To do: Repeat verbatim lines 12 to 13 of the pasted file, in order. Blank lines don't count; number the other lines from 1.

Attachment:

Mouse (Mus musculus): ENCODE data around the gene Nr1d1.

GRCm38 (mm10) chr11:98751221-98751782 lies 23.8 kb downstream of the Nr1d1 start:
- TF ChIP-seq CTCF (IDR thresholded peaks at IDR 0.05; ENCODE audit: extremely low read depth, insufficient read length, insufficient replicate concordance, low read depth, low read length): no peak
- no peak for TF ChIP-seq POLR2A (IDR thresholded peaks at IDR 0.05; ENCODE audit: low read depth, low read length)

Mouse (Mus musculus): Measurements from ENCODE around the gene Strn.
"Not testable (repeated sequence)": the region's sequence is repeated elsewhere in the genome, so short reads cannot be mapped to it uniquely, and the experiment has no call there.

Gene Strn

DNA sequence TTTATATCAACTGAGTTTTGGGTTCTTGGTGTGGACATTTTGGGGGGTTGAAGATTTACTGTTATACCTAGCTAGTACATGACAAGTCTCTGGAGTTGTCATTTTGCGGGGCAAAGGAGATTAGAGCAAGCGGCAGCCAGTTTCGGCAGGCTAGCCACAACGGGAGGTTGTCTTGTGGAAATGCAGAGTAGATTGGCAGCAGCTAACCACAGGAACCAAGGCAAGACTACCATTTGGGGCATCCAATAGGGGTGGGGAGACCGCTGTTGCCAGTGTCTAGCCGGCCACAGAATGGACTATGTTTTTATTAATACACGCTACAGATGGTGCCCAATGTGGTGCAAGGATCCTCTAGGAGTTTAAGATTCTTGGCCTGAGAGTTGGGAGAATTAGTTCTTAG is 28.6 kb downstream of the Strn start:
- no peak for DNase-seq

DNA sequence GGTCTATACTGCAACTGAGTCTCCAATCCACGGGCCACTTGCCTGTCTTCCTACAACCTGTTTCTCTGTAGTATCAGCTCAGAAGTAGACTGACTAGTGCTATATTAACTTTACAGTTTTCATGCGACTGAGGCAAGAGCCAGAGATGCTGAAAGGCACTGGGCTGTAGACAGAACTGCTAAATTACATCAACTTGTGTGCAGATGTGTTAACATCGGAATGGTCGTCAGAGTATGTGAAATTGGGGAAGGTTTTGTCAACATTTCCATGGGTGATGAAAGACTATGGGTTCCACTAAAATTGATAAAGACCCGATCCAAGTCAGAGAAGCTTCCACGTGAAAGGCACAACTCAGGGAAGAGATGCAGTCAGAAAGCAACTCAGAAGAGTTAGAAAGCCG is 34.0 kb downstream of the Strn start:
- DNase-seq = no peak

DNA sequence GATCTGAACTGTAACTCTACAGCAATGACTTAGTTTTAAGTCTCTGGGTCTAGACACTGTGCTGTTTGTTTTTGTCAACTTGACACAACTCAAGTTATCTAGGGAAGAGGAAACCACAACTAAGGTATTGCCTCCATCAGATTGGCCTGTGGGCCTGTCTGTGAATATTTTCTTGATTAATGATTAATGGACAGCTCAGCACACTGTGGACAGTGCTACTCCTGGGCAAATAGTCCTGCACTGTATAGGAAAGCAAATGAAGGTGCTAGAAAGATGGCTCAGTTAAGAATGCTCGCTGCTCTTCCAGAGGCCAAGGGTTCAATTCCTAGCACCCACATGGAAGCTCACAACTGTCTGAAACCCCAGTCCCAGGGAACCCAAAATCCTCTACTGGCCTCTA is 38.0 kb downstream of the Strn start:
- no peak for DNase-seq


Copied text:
DNA sequence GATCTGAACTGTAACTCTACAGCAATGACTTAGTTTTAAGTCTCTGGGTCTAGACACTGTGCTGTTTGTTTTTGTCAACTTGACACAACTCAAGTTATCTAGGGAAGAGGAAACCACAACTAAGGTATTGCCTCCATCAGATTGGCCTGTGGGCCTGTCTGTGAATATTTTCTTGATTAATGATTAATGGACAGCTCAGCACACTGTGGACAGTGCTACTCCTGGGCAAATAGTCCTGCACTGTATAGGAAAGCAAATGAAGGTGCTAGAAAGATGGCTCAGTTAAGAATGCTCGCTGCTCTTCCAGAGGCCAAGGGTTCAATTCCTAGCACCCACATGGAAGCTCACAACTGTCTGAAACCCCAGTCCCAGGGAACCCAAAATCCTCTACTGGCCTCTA is 38.0 kb downstream of the Strn start:
- no peak for DNase-seq